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    I do what the piece calls for. Some chord melody tunes are far too difficult for me to use a plectrum or hybrid style, so I've been working a lot on fingerstyle playing recently. But if I'm working through a Pat Martino tune for instance, plectrum all the way.

  9. #8

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    I do feel like playing exclusively plectrum style has gone by the wayside. But I guess with the dark tone many typical electric jazz guitarists use it's hard to tell anyway IMO. I play only plectrum style, but on acoustic. I just never had interest in finger style playing at all. I don't like the tone and I don't like the feel. But there are things you can only do with finger style and vise-versa. I can understand wanting to have both skills. It's easier in many ways. I always like to think about george van eps and how much more powerful his plectrum playing was compared to his later finger style stuff. That's what I want. The power and tone of a plectrum on an acoustic archtop is unbeatable to me.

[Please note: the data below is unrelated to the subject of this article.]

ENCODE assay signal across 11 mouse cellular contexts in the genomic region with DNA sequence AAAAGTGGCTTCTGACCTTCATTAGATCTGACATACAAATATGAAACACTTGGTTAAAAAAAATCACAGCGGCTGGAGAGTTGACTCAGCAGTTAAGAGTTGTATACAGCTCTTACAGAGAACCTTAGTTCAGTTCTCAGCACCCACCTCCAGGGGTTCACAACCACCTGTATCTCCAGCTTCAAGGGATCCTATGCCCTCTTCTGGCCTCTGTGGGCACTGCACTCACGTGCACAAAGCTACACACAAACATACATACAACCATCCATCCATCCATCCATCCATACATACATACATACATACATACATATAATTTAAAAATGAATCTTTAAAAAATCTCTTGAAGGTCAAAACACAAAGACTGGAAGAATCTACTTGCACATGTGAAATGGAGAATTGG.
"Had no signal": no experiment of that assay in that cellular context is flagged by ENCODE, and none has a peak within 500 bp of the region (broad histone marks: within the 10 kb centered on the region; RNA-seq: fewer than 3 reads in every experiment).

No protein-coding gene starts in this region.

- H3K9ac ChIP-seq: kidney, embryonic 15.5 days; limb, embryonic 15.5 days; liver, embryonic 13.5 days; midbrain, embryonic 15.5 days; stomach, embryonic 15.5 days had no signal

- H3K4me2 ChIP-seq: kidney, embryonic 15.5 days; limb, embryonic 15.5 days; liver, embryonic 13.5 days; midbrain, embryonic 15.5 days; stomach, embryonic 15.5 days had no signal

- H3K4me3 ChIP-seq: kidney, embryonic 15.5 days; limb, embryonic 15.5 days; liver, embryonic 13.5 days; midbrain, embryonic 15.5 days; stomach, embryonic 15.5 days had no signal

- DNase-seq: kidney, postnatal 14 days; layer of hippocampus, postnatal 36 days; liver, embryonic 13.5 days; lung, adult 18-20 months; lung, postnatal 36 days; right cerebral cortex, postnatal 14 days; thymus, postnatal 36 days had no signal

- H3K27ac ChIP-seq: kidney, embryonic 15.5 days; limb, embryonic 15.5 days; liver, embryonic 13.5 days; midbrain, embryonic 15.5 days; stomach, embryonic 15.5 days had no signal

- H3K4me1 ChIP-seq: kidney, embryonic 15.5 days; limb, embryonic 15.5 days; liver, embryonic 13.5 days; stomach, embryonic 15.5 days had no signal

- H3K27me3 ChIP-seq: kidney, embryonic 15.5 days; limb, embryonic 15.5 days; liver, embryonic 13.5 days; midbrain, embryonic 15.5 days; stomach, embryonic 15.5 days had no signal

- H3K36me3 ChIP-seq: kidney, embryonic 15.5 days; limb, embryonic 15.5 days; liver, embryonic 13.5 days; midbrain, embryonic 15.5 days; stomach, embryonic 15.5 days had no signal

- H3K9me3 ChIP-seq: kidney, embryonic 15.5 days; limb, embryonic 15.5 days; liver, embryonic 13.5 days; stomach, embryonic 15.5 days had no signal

10. #9
    destinytot Guest
    Interesting.

    As well as gazing at stars, sometimes I find myself hearing guitars - played finger style. I love the sound of flesh (not nails) picking nylon-strung acoustic, and small comping chords plucked with fingers on electric.

    But on acoustic archtop, it"s got be plectrum. I think picking is alive and well.

  11. #10

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    Quote Originally Posted by dcharles
    I do feel like playing exclusively plectrum style has gone by the wayside.
    oh, that's just great....not only is my style stuck in the 50s and my tone a throwback to the days before amplifiers

    ...but now even the way I play everything with a pick has gone by the wayside???